These days, everyone is a so-called curator. From closets to playlists, the term “curate” can now be applied to almost anything that requires the slightest bit of selective insight. I am sorry to say that simply putting things together that match is not curation. I call that fancy choosing.
Before curation became part of a loosely used vernacular, it was an activity—a job even—that almost exclusively applied to the fine arts and its related fields. As someone who recently organized an art exhibit, I now have the full respect and understanding of the severe difference between a curator and a person who simply just picks what he or she likes. Curation is a meticulous practice of bringing together something under the auspices of a meaning or concept. Each object in an art exhibition is imbued with purpose and is meant to convey a specific statement or thought within a larger context.
The first show that I curated, with my co-curator Ari Lipkis, was WORKING ON IT at TEMP Art Space. We spent a total of six months organizing the exhibition, which opened in September 2012 and featured twelve young New York artists. Preparation for the show was not a full-time job in the traditional sense—creative freelance work usually isn’t. But every day we would do something, whether it was visiting artist studios to better understand their works (trips to Harlem, Sunset Park, Ridgewood, Bushwick, Red Hook) or agonizing over the final artists list (we probably went through four). In the final week, we were working sixteen-hour days.
We devoted our lives to the project. Spending that much time and energy on something allows a person to analyze the importance of each element that contributes to the final presentation. A good curator will deliberate every detail that will affect the audience’s intellectual interpretation, from the greater significance of a show to the size of the vinyl wall lettering. Curation involves the constant reevaluation of every idea and decision to the very end.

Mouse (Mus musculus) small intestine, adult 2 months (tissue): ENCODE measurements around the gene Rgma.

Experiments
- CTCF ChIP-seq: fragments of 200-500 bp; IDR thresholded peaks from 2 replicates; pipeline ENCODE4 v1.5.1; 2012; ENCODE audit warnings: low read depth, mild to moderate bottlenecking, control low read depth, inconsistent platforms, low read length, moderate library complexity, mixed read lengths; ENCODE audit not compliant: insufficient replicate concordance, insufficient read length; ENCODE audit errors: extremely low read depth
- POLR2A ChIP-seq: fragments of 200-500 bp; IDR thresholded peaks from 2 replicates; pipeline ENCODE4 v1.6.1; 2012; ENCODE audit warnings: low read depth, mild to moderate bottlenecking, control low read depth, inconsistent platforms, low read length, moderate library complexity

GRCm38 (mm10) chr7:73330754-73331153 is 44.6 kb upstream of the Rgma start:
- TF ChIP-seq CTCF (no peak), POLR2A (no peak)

Not to mention the other stuff—figuring out the placement of each art object in a space, writing a press release that accurately describes each work and its purpose, climbing a twelve foot ladder to perfectly position each light, driving an old family minivan to pick up artworks, checking in on participating artists to make sure works will be completed in time (the final delivery came thirty minutes before opening), creating and ordering postcards and other marketing materials, framing and installing each work (I finally learned how to use a power drill), hours of research to check that your show has not already been done, coming up with a catchy but appropriate title (I don’t even want to mention some of the horrendous brainstorming ideas), etc. Needless to say, there is a lot that goes into curation.
So while I see advertisers, fashionistas, Spotifiers, and bloggers talking about curation as if it were a new way to cull content, it is not. On the contrary, it is an age-old skill that takes some serious discipline and crafting. It can be very tedious, and nothing ever goes as planned. But at the end of the day, it is rewarding to see a series of deeply pondered thoughts become an object of reality shared by the public. That being said, if the word “curate” is being redefined to apply to a broader realm, please take note. You should not equate yourself to an art exhibition curator just because you have a Pinterest account.